Should you shop at a Farmers' Market, or should you subscribe to a CSA?
First, let's begin with a quick explanation of each for any newbies out there.
Community Supported Agriculture, abbreviated CSA, is a direct relationship between you, the consumer and a farmer. It is called "community supported" because this direct relationship is shared with other members of your local community. At the beginning of the season (or before it begins) you pay a subscription fee to become a "share holder" in the farm for the season. This money helps pay for the costs of running the farm and the farmer him/herself. Each week during the growing season you will receive your share of the crops.
A Farmers' Market is a place where local farmers gather to sell their crops to the public. Depending on the location, availability of farmers and demand some Farmers' Markets can open multiple times a week. They are usually held in open, public spaces such as parking lots (my closest farmers' market is held in the parking lot of the Staten Island Mall).
What Are The Benefits of Each?
I imagine there are benefits to farmers as well, but as I am not a farmer myself, I will speak only from a consumer point of view in terms of the perceived benefits in supporting either one of these methods for sustaining your healthy habits.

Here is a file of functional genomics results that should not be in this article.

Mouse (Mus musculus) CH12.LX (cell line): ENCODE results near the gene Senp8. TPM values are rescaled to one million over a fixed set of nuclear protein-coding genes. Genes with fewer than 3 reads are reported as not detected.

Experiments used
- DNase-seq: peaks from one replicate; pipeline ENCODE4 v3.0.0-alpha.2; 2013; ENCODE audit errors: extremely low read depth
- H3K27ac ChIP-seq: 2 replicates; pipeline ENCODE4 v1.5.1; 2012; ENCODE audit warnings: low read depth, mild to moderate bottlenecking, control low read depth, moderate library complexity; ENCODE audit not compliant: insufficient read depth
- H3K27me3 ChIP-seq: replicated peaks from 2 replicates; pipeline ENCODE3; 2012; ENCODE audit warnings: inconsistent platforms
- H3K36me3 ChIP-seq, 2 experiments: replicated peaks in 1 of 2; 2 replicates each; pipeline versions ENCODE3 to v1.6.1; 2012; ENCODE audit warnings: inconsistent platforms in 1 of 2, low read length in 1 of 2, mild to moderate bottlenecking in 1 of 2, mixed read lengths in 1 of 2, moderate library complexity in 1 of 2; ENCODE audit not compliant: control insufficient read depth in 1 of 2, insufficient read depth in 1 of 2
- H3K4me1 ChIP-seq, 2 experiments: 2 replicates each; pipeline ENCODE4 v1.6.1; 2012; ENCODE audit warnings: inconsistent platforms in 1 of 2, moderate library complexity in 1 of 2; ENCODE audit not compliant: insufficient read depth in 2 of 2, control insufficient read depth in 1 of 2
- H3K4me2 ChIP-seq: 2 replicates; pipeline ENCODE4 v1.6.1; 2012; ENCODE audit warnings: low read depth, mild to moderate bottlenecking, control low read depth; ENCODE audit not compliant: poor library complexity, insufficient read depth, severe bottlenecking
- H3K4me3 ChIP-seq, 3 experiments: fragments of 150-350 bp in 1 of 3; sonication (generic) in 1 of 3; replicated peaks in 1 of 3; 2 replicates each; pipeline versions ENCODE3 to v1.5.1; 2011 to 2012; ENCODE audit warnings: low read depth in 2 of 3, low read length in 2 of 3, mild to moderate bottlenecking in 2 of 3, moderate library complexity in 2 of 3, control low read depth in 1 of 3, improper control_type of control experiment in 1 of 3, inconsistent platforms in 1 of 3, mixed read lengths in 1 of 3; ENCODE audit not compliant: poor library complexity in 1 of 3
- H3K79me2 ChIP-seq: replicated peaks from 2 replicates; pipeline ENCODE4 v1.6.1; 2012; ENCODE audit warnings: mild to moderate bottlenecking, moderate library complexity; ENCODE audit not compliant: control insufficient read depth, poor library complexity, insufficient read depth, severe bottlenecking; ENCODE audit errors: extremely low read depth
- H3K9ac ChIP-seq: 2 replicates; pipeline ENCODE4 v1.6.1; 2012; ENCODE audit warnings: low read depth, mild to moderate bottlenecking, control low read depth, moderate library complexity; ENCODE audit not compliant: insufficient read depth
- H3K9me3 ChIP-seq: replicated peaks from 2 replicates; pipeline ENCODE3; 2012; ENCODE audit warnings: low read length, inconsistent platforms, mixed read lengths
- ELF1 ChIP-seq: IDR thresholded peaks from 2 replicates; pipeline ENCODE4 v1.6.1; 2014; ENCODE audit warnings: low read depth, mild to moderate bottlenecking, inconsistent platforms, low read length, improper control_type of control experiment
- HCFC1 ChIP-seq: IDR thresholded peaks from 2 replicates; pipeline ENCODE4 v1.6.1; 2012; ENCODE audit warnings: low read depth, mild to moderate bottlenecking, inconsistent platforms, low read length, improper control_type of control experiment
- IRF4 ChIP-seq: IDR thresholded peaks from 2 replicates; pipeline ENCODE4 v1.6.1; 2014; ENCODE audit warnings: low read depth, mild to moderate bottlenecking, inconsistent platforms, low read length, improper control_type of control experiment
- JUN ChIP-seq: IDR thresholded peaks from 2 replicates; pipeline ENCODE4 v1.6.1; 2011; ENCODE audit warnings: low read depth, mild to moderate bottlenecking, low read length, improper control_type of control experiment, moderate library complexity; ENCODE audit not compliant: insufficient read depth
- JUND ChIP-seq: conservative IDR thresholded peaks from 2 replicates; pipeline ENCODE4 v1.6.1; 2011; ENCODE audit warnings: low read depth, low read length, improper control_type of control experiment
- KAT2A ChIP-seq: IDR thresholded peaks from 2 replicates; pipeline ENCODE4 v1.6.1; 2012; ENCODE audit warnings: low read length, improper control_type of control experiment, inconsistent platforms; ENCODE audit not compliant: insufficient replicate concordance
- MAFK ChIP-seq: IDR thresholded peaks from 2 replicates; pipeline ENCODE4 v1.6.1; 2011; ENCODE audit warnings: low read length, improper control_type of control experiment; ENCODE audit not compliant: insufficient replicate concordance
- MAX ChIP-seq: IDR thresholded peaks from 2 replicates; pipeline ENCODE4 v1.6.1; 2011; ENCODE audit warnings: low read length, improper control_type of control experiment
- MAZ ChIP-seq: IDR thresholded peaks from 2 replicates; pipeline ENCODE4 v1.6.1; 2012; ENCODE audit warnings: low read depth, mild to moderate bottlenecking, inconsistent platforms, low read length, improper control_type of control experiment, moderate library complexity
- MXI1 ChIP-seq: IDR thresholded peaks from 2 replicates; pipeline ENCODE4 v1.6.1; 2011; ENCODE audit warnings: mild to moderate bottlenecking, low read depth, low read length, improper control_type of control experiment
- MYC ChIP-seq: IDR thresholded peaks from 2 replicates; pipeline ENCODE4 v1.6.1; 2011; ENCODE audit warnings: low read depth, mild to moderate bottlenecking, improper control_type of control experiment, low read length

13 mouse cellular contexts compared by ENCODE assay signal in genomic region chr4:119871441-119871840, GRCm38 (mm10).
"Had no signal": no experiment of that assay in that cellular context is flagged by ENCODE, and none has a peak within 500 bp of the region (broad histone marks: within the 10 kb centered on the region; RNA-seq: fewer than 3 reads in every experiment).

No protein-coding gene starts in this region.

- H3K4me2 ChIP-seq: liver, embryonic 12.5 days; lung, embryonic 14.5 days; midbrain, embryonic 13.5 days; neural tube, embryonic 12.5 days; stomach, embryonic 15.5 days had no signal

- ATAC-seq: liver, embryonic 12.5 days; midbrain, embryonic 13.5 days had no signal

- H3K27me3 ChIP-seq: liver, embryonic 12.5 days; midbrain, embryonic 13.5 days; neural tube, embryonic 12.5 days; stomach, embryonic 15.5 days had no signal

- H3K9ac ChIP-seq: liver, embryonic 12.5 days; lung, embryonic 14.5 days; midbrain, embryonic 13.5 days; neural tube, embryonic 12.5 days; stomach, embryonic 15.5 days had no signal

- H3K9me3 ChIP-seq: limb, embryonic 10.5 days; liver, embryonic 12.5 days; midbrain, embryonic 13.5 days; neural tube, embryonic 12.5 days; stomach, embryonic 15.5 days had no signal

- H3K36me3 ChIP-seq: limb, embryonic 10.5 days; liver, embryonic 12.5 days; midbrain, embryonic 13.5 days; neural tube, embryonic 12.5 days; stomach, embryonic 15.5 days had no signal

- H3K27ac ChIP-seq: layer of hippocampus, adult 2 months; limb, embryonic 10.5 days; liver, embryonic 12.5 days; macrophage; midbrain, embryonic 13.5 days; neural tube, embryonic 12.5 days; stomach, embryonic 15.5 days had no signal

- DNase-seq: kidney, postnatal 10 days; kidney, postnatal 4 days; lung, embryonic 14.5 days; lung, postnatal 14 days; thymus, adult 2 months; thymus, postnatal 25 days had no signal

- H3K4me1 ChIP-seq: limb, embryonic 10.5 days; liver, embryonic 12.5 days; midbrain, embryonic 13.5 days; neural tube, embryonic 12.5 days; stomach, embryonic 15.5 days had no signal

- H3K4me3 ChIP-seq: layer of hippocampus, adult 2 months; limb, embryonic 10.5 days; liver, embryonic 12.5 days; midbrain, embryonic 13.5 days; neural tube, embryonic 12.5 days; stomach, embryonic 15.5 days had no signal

The CSA is built upon a close-knit community of like-minded individuals.
- In my local CSA, in addition to the subscription fee you do also have to help out each week with distribution, in other words, do your share. I think this is a fantastic way to build relationships with the people involved, as well as build a greater appreciation for your food.
- In terms of what you receive at each pickup, the CSA can build in a sense of adventure in your cooking repertoire. Each box/basket/bag may fluctuate in terms of what they contain, so you can be sure that you will be trying new things throughout the season!
- My Farmers' Market is not as large as the one in Union Square, Manhattan (of course!), but each week there are at least three different produce stands there representing at least three different farms. It is a diverse group - one that focuses heavily on vegetables, one that has fruits (with the added benefit of sharing their baked goods from their bakery) and a stand (or two, depending on the week) frm smaller farms that have cool and interesting finds.
- In addition to produce stands, there are occasionally stands sharing meat, poultry or fish products (my local CSA does not offer this, I do not know if others do).
- In short, the Farmers' Market offers choices each and every time you visit.
How Do You Decide?
There is a reason why both of these methods for obtaining your fresh foods have been increasingly growing in popularity over the last couple of years: they are both great options! The decision will have to come down to personal preference and circumstances. Here is a list of some things to consider and actions to take in order to make the right decision for YOU: